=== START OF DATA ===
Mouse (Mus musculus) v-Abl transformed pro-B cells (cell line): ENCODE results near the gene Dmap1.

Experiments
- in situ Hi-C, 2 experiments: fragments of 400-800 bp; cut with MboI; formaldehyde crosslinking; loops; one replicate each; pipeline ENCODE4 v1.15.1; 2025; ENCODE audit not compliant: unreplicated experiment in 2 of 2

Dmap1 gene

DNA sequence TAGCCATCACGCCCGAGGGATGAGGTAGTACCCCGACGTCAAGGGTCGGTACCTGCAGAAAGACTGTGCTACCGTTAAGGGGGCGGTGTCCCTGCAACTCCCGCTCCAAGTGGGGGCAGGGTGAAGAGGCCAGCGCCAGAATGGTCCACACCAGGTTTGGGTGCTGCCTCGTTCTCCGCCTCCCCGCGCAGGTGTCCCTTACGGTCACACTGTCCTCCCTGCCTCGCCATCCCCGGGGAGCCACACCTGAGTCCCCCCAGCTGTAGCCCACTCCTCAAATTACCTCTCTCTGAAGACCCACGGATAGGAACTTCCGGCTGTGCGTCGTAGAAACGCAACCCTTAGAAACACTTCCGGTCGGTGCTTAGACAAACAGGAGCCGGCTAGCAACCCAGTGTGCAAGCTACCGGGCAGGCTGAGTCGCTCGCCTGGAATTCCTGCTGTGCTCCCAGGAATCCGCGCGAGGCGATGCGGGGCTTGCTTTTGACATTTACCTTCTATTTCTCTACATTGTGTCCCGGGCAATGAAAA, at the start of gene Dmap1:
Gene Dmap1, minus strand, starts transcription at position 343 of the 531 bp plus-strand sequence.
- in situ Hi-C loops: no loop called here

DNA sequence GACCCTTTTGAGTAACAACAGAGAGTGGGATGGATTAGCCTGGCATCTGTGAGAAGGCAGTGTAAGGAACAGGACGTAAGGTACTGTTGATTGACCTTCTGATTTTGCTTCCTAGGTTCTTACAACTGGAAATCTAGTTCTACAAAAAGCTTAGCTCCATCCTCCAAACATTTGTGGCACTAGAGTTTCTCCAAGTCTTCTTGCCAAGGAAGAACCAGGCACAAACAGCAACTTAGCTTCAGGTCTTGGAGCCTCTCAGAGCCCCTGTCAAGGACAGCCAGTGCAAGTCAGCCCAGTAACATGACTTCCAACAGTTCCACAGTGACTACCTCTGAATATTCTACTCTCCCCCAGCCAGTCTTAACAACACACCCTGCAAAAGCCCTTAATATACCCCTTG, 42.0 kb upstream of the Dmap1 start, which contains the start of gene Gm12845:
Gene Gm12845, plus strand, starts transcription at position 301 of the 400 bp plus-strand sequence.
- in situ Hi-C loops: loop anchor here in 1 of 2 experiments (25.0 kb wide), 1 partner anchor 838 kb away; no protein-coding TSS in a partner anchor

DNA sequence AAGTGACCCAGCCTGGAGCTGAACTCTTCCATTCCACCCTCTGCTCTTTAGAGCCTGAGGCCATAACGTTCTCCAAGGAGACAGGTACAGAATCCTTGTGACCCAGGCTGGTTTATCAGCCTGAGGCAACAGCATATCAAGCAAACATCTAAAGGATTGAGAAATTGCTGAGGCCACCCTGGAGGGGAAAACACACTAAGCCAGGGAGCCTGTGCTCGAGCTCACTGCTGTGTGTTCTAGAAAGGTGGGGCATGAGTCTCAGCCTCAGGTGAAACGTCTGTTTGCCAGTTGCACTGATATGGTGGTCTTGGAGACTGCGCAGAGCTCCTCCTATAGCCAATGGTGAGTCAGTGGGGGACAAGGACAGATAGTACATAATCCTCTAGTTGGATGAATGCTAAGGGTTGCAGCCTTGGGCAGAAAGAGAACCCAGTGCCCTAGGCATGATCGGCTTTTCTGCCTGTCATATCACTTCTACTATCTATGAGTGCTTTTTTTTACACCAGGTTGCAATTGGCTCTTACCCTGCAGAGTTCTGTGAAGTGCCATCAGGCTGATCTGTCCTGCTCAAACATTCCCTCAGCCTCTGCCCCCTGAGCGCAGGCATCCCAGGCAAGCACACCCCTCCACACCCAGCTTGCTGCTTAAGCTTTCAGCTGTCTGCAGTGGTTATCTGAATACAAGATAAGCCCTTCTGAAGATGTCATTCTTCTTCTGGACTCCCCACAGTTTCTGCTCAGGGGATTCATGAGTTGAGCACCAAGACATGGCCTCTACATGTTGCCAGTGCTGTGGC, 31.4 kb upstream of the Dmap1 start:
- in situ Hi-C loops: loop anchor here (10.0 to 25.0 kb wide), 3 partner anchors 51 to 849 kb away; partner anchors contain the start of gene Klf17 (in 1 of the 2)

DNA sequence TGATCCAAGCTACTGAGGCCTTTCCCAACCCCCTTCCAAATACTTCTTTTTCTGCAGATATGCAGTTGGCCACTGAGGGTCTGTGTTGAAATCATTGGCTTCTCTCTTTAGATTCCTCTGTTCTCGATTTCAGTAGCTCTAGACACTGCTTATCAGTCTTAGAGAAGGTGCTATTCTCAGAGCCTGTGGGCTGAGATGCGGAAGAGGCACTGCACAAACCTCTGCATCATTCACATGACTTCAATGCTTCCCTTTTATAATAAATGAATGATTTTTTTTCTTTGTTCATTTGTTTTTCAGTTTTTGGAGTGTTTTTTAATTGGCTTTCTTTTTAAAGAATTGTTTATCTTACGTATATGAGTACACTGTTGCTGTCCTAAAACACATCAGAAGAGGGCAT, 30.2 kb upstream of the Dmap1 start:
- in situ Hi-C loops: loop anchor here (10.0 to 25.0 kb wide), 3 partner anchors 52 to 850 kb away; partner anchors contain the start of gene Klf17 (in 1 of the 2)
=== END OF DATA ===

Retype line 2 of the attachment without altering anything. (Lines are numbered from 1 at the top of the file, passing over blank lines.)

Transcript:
Experiments